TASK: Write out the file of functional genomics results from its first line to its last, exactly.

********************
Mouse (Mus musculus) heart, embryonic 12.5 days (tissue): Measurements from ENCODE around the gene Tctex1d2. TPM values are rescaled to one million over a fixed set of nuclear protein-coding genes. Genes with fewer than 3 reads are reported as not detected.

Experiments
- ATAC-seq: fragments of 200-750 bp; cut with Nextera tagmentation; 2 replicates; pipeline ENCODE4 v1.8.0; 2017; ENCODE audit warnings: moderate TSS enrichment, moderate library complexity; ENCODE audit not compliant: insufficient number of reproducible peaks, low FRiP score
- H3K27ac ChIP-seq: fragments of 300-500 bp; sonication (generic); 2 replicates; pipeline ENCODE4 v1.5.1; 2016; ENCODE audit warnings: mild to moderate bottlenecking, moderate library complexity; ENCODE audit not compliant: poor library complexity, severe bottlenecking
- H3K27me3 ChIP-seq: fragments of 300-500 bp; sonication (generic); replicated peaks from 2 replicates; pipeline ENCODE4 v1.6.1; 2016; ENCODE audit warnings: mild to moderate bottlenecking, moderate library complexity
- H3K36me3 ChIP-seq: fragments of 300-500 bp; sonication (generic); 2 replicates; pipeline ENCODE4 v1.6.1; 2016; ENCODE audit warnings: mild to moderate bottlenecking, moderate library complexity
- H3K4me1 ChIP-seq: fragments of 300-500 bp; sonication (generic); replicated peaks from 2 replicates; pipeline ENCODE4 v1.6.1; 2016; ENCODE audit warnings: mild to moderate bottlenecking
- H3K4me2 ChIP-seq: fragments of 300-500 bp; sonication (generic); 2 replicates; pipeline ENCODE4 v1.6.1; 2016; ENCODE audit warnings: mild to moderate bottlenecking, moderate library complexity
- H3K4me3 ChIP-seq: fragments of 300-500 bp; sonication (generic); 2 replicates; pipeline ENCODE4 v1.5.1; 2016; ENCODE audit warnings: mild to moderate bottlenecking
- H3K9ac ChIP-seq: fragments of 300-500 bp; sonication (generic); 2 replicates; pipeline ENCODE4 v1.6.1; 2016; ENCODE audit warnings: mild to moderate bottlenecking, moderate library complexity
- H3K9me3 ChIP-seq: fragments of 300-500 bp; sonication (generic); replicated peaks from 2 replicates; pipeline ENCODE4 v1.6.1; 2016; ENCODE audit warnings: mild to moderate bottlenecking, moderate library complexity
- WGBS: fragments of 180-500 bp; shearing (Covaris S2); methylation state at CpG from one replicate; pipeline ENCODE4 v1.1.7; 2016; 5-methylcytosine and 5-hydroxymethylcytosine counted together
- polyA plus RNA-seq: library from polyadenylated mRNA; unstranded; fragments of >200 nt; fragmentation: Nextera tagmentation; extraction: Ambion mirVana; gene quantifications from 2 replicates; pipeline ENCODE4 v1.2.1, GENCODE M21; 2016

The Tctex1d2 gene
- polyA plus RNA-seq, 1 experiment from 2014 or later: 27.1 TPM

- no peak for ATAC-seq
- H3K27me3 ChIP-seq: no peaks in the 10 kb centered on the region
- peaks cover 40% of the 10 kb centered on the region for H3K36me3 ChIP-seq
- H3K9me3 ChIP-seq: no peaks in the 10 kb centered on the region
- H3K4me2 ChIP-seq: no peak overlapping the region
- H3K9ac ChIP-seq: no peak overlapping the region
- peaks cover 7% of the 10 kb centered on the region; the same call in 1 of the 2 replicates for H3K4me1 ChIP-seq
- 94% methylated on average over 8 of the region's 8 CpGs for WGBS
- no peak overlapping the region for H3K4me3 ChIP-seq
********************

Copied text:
Mouse (Mus musculus) heart, embryonic 12.5 days (tissue): Measurements from ENCODE around the gene Tctex1d2. TPM values are rescaled to one million over a fixed set of nuclear protein-coding genes. Genes with fewer than 3 reads are reported as not detected.

Experiments
- ATAC-seq: fragments of 200-750 bp; cut with Nextera tagmentation; 2 replicates; pipeline ENCODE4 v1.8.0; 2017; ENCODE audit warnings: moderate TSS enrichment, moderate library complexity; ENCODE audit not compliant: insufficient number of reproducible peaks, low FRiP score
- H3K27ac ChIP-seq: fragments of 300-500 bp; sonication (generic); 2 replicates; pipeline ENCODE4 v1.5.1; 2016; ENCODE audit warnings: mild to moderate bottlenecking, moderate library complexity; ENCODE audit not compliant: poor library complexity, severe bottlenecking
- H3K27me3 ChIP-seq: fragments of 300-500 bp; sonication (generic); replicated peaks from 2 replicates; pipeline ENCODE4 v1.6.1; 2016; ENCODE audit warnings: mild to moderate bottlenecking, moderate library complexity
- H3K36me3 ChIP-seq: fragments of 300-500 bp; sonication (generic); 2 replicates; pipeline ENCODE4 v1.6.1; 2016; ENCODE audit warnings: mild to moderate bottlenecking, moderate library complexity
- H3K4me1 ChIP-seq: fragments of 300-500 bp; sonication (generic); replicated peaks from 2 replicates; pipeline ENCODE4 v1.6.1; 2016; ENCODE audit warnings: mild to moderate bottlenecking
- H3K4me2 ChIP-seq: fragments of 300-500 bp; sonication (generic); 2 replicates; pipeline ENCODE4 v1.6.1; 2016; ENCODE audit warnings: mild to moderate bottlenecking, moderate library complexity
- H3K4me3 ChIP-seq: fragments of 300-500 bp; sonication (generic); 2 replicates; pipeline ENCODE4 v1.5.1; 2016; ENCODE audit warnings: mild to moderate bottlenecking
- H3K9ac ChIP-seq: fragments of 300-500 bp; sonication (generic); 2 replicates; pipeline ENCODE4 v1.6.1; 2016; ENCODE audit warnings: mild to moderate bottlenecking, moderate library complexity
- H3K9me3 ChIP-seq: fragments of 300-500 bp; sonication (generic); replicated peaks from 2 replicates; pipeline ENCODE4 v1.6.1; 2016; ENCODE audit warnings: mild to moderate bottlenecking, moderate library complexity
- WGBS: fragments of 180-500 bp; shearing (Covaris S2); methylation state at CpG from one replicate; pipeline ENCODE4 v1.1.7; 2016; 5-methylcytosine and 5-hydroxymethylcytosine counted together
- polyA plus RNA-seq: library from polyadenylated mRNA; unstranded; fragments of >200 nt; fragmentation: Nextera tagmentation; extraction: Ambion mirVana; gene quantifications from 2 replicates; pipeline ENCODE4 v1.2.1, GENCODE M21; 2016

The Tctex1d2 gene
- polyA plus RNA-seq, 1 experiment from 2014 or later: 27.1 TPM

- no peak for ATAC-seq
- H3K27me3 ChIP-seq: no peaks in the 10 kb centered on the region
- peaks cover 40% of the 10 kb centered on the region for H3K36me3 ChIP-seq
- H3K9me3 ChIP-seq: no peaks in the 10 kb centered on the region
- H3K4me2 ChIP-seq: no peak overlapping the region
- H3K9ac ChIP-seq: no peak overlapping the region
- peaks cover 7% of the 10 kb centered on the region; the same call in 1 of the 2 replicates for H3K4me1 ChIP-seq
- 94% methylated on average over 8 of the region's 8 CpGs for WGBS
- no peak overlapping the region for H3K4me3 ChIP-seq